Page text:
Last Updated on September 16, 2020 by The Health Master
Industry stakeholders express that there is an urgent need to define over the counter (OTC) drugs regulation in India and implement it on priority for the benefit of patients, in a recently held webinar on proposed OTC regulations, jointly organised by the OPPI, IPA and FICCI.
In fact, FICCI is in the process of making a representation to government authorities requesting them to fasten the regulatory process and review the recommendations report of a subcommittee of OTC Drug Regulations, also known as Ahooja Committee, constituted under the chairmanship of Narendra K Ahooja, State Drugs Controller, FDA Haryana.
Ahooja said, “Over the counter drug regulations are required for the following reasons:
1 To reduce the treatment cost
2 To eliminate the problem of unregistered medical practitioners, who are neither having qualification as required under Rule 2 (ee) of Drug Rules nor having qualification as prescribed under Indian Medical Council Act 1956 and the Central Council of Indian Medicine Act 1970
3 To provide primary healthcare facility to all at the doorstep up to village level
4 To empower registered pharmacists and to provide a legal base to pharmacists to perform their duties under the Pharmacy Act 1948 as provided under Chapter II Code of Pharmacy Ethics and
5 To eradicate the problem of irresponsible self-medication.
He added, “Based on the recommendations of the Sub Committee of OTC Drug regulations, the DCC had suggested that suitable amendments should be made in Schedule K (exemptions and conditions for exemption from the provisions of Chapter IV of the D&C Act and the Rules made thereunder) of the D&C Rules to incorporate necessary provisions for OTC drugs to provide exemptions from requirements of prescription and/or sale licence, subject to appropriate conditions.”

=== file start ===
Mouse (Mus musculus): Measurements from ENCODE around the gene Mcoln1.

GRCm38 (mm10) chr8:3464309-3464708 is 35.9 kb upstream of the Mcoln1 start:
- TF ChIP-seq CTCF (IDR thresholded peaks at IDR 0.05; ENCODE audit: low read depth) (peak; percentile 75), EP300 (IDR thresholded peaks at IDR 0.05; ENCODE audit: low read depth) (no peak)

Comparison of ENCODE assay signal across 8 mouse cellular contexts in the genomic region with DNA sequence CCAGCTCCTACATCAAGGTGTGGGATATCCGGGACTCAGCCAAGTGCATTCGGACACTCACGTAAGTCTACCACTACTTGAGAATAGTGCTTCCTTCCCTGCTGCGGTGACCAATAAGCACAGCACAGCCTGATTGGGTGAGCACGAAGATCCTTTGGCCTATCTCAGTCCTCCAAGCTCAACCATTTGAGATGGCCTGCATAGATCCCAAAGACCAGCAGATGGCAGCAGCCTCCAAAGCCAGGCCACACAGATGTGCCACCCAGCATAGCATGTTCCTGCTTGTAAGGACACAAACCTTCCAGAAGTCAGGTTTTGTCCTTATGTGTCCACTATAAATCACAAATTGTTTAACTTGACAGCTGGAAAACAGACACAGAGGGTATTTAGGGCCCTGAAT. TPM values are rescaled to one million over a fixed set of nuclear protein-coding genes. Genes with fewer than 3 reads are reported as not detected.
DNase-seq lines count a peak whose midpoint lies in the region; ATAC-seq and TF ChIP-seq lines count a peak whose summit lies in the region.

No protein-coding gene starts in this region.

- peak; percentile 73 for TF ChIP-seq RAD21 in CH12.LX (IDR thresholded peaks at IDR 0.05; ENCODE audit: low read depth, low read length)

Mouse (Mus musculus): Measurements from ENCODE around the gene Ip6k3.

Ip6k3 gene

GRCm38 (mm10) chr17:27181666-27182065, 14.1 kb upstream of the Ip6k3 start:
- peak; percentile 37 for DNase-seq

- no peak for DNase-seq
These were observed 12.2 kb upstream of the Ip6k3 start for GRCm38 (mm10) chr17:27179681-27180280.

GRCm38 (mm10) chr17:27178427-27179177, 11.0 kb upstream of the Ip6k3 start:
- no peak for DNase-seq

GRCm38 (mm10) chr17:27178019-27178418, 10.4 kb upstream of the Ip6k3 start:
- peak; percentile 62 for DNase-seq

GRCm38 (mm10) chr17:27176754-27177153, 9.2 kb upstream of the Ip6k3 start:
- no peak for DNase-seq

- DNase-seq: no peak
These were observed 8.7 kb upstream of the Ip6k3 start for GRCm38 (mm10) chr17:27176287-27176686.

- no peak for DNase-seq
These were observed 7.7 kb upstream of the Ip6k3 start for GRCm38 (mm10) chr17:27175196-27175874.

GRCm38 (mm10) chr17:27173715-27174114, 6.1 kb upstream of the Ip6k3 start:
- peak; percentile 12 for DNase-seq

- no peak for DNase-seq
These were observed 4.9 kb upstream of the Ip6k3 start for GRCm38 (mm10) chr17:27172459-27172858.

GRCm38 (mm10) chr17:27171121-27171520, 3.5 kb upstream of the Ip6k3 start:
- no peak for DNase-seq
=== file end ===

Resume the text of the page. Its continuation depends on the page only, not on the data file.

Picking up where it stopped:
Arun Mishra, Head OTC Task Force, FICCI said, “The current crisis of pandemic has brought self-care and preventive care to the centre of our life and OTC medicines are an important tool when it comes to self-care. I believe bringing robust and internationally aligned OTC regulations will help the citizens of our country to be more informed about medicines and their usages in day-to-day common illnesses like cough and cold. Therefore, we urge the government authorities to expedite the review process and bring the regulation in the country.”
Amit Duggal, In-charge, Drug Control Wing- Chandigarh and Member of Subcommittee on OTC Regulations informed, “We have submitted the draft report of OTC Drug regulations along with the proposed OTC drug list to the Drugs Consultative Committee (DCC). We are hoping that the respective authorities take the necessary action for the implementation of the same.”
He informed, “Besides this, we have also given the definition of OTC drugs in the submitted report of OTC Drug regulations. It mentioned that ‘Drug’ is already defined in the Drugs and Cosmetics Act, 1940 under section 3(b) therefore, OTC Drug can be addressed as ‘sale to consumer/patient without the need of medical practitioner’s prescription of medicine.’
Giving an update on the submitted report of the subcommittee, Ahooja informed that during the 57th and 58th DCC meetings, the experts discussed this matter and the proposal is being forwarded to the DTAB with the recommendations of the OTC Subcommittee (Ahooja Committee).
Globally, there are many countries who have identified OTC drugs as a separate category of drugs and have defined their regulations as well. In India, there is no defined regulation for OTC drugs so far, but with the proposed OTC drug regulations it can be sold to customers without a prescription of a registered medical practitioner through a licensed chemist shop.